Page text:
If It’s Not Racism, What Else Could It Be?

Greenville     Why bend over backwards anymore trying to figure out some rational reason that Washington politicians and policy makers are enacting some of their new policies and rollbacks?  If it quacks like a duck, swims like a duck, it is probably a duck.  If some of these policies are not blatant racism, what else could it be?   The cases, one after another, are marching in lockstep behind each other.

The House of Representatives joined the earlier Republicans in the Senate in rolling back an Obama-era rule that had prevented racial discrimination in auto loans.  You understand what I’m saying, they just made it legal to charge African-Americans and others higher interest rates when getting auto loans than they charge white families.  How is that not racism?

Fair housing groups both nationally and in Texas have been forced to sue Ben Carson and HUD to get enforcement of an Obama-era rule that had been promulgated after two years of hearing that amended the 50-year old Fair Housing Act that would mandate that housing recovery money be spent for those in the most need and without discrimination.  Suspending the rule has allowed Hurricane Harvey money to not be spent by those guidelines in Houston’s recovery.  How is that not racism?

President Trump has ranted for months about a caravan of families that assembled in Central America in a march that more than 200 successfully completed in order to petition for asylum in the United States because of violence and attacks against them in their countries.  Trump spoke of this as an “invasion” in order to stoke the anti-immigrant bias and hate from his base.  Now the Justice Department is calling for criminal prosecution of all border crossers and breaking up families.  Trump’s director of Homeland Security called for immigrants to go to recognized ports of entry to appeal for asylum, which is exactly what the caravan walkers had done.  How is that not racism?

I’m not saying it’s a surprise.  We all knew this was coming.  What’s shocking is how blatant it all is.  The level of impunity is amazing.  Watching the clock turn back more than 50 years in front of our eyes is devastating.

Recently I’ve been hearing the advice, “When someone shows you who they are, listen to them.”  I’m listening and looking, and there’s no denying who they are.  The question is increasingly how we stand together against them when it is pure and simple racism?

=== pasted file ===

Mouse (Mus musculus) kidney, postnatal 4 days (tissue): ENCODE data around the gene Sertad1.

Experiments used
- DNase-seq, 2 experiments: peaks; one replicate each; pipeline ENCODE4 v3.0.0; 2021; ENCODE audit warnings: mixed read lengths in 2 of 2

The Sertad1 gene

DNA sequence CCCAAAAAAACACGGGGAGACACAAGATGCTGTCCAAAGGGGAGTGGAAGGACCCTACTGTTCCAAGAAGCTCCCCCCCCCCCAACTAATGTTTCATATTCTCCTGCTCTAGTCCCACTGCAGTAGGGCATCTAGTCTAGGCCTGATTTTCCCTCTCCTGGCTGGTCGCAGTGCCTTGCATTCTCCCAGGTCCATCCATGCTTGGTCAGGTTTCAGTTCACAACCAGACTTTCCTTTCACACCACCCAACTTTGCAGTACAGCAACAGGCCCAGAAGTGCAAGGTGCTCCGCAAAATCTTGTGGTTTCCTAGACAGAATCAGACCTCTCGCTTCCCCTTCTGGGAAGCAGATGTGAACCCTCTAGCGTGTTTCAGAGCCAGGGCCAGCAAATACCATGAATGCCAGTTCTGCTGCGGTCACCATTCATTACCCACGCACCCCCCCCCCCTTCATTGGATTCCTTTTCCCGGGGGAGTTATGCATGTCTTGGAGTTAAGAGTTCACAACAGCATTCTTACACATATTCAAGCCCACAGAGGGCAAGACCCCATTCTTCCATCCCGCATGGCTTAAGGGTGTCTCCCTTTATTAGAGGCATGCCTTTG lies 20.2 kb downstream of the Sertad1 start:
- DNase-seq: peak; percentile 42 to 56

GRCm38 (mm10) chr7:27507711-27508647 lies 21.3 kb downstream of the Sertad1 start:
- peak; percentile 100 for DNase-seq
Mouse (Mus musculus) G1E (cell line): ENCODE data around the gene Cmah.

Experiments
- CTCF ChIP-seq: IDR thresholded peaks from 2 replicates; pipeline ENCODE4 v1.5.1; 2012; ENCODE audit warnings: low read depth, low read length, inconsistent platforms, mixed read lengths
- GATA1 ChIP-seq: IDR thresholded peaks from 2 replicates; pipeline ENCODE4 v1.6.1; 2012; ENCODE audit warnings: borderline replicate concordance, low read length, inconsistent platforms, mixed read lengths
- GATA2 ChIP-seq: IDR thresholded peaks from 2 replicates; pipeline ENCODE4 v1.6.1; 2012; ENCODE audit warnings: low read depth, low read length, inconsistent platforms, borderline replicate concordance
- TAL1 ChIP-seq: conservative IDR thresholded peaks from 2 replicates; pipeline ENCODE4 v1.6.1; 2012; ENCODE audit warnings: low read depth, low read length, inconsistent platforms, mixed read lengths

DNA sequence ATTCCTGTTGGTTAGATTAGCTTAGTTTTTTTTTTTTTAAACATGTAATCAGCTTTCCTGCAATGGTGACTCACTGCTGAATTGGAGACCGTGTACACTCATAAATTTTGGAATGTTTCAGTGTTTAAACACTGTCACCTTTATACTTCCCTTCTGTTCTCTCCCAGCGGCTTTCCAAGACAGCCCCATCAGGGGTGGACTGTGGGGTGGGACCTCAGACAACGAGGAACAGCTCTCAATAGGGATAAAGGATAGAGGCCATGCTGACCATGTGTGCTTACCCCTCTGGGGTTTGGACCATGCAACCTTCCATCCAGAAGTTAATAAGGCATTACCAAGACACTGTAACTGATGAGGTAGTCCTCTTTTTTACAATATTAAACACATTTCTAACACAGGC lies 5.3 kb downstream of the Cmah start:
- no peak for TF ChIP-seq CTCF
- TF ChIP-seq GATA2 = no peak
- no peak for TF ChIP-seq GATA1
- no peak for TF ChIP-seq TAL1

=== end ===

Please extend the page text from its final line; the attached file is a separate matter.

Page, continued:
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Please Enjoy Matthew Logan Vasquez’s Sierra Blanca.

Thanks to KABF. 

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Terrible Idea of the Day: Evict Public Housing Tenants!

New Orleans     Almost everyone else in America knows that we have a national affordable housing crisis.  Maybe someone in Washington could take a minute out of their day pop by or send an email to Dr. Ben Carson, the head of Trump’s Housing and Urban Development (HUD) operation responsible for housing and give him a clue about the housing dilemma facing lower income families that is his responsibility by law.

Not having a clue, Carson is now proposing to take several draconian steps to punish the poor in public housing.  On one hand he is trying to time-limit public housing so that it is a temporary benefit rather than long term based on income.  This proposal affects millions of low income families.  Work requirements would be part of the package.  On the other hand, Carson wants to triple the rents of the poorest of the families in public housing or benefiting from section 8 housing support vouchers in private housing by raising the minimum rent from $50 to $150 over a period of time.  This proposal over time would hurt 750,000 people according to HUD.

I have to wonder where Carson and HUD, along with their governmental pushers and enablers, think that people will go if they are priced or timed out of public housing? Perhaps the streets?  No, that wouldn’t work.  The rich and politicians don’t like vast and increasing numbers of homeless on the streets.  The only thing certain is that they will hope and pray that the poor are invisible to them, which seems the only policy that has their full commitment.  But, wait, I must be pretending that they care about the consequences of these policies rather than allowing them to be purely vindictive.  My bad!

The puppet master for this proposal now being mouthed by Carson seems to be budget director Mick Mulvaney.  Yes, Mick Mulvaney, the same public servant who is doing double duty trying to destroy the Consumer Finance Protection Bureau.  He rivals President Trump these days in dominating the news cycle.  Today he was not only trying to destroy public housing supports, but he was also trying to block public access to the CFPB’s popular database of complaints from consumers.  Even better he was revealing his “pay to play” policy while he was a congressman by meeting with lobbyists first and foremost if they had donated to his campaign.  He offered this obvious insight to a group of bankers about why they needed to put more dollars into buying other congressmen if they wanted to gut the CFPB and Dodd-Frank.

There’s a lesson here of course.  After decades of dismantling public housing, millions stuck on waiting lists around the country for section 8 vouchers which are not an entitlement, the crash of the real estate construction market after the housing speculation bubble burst, the creation of the credit desert and slowdown of construction financing for affordable housing, rising rents and record eviction rates, the problem turns out to be that these damn poor people didn’t pool enough money and food stamps together to pay lobbyists and bribe politicians like Mulvaney with campaign contributions.

Darned, why didn’t we think of that!

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